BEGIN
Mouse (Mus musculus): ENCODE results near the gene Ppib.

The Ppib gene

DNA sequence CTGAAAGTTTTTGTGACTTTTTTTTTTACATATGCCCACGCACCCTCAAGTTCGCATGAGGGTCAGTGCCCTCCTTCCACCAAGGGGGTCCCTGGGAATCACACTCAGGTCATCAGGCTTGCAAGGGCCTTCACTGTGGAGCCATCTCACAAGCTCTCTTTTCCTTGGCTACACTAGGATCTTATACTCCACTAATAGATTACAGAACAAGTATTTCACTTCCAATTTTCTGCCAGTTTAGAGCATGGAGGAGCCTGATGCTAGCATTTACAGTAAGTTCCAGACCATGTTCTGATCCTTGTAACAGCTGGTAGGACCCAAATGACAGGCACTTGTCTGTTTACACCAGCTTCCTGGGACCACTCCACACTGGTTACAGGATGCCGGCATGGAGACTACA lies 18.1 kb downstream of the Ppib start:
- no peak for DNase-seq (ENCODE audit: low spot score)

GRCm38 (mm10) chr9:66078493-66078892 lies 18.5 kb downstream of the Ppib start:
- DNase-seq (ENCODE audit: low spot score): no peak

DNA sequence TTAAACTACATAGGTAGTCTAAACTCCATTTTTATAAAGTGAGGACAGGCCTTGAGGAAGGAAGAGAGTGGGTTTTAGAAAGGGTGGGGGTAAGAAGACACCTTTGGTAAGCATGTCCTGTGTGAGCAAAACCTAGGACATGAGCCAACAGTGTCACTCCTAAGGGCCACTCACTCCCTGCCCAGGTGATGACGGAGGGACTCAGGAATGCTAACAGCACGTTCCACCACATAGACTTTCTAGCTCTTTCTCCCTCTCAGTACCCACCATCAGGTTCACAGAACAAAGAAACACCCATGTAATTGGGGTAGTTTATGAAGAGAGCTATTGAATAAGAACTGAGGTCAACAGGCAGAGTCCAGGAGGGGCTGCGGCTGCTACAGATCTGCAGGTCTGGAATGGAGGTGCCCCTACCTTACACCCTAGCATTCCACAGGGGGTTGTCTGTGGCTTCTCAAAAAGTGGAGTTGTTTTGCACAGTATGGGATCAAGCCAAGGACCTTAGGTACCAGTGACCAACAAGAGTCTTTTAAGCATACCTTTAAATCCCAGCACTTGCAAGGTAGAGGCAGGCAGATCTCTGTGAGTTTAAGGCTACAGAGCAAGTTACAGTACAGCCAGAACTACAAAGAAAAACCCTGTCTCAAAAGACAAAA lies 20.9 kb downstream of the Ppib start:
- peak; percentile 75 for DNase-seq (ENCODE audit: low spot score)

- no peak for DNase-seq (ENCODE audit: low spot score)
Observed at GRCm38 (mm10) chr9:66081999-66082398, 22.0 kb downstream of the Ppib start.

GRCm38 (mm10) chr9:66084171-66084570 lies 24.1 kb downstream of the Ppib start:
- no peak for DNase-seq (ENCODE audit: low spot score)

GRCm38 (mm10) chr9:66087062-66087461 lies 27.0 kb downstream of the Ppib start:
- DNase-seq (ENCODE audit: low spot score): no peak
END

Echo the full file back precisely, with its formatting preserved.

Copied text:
Mouse (Mus musculus): ENCODE results near the gene Ppib.

The Ppib gene

DNA sequence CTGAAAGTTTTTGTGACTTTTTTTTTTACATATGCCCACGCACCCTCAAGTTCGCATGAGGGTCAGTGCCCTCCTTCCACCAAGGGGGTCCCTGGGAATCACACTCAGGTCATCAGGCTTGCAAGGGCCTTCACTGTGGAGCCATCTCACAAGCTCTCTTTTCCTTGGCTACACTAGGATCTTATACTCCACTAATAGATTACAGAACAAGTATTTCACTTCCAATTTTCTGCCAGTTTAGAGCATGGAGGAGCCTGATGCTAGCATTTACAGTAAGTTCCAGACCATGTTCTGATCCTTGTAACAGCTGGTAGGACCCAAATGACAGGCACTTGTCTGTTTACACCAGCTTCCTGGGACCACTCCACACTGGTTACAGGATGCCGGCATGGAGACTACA lies 18.1 kb downstream of the Ppib start:
- no peak for DNase-seq (ENCODE audit: low spot score)

GRCm38 (mm10) chr9:66078493-66078892 lies 18.5 kb downstream of the Ppib start:
- DNase-seq (ENCODE audit: low spot score): no peak

DNA sequence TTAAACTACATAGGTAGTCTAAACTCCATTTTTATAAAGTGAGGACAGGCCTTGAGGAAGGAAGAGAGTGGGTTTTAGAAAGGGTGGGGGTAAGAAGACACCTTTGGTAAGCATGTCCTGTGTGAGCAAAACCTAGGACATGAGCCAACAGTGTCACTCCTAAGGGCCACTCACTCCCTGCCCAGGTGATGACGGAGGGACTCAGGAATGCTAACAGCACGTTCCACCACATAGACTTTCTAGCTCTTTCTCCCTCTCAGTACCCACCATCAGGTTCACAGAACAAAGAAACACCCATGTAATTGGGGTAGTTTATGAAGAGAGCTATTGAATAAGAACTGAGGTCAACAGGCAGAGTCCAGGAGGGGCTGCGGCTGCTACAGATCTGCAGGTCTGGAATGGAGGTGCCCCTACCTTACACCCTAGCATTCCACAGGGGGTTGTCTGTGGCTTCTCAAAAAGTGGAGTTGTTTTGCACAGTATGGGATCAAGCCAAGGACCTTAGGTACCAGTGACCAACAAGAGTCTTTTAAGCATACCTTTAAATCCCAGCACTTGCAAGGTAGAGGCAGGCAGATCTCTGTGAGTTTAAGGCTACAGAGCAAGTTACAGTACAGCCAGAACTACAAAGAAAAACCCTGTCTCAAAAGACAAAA lies 20.9 kb downstream of the Ppib start:
- peak; percentile 75 for DNase-seq (ENCODE audit: low spot score)

- no peak for DNase-seq (ENCODE audit: low spot score)
Observed at GRCm38 (mm10) chr9:66081999-66082398, 22.0 kb downstream of the Ppib start.

GRCm38 (mm10) chr9:66084171-66084570 lies 24.1 kb downstream of the Ppib start:
- no peak for DNase-seq (ENCODE audit: low spot score)

GRCm38 (mm10) chr9:66087062-66087461 lies 27.0 kb downstream of the Ppib start:
- DNase-seq (ENCODE audit: low spot score): no peak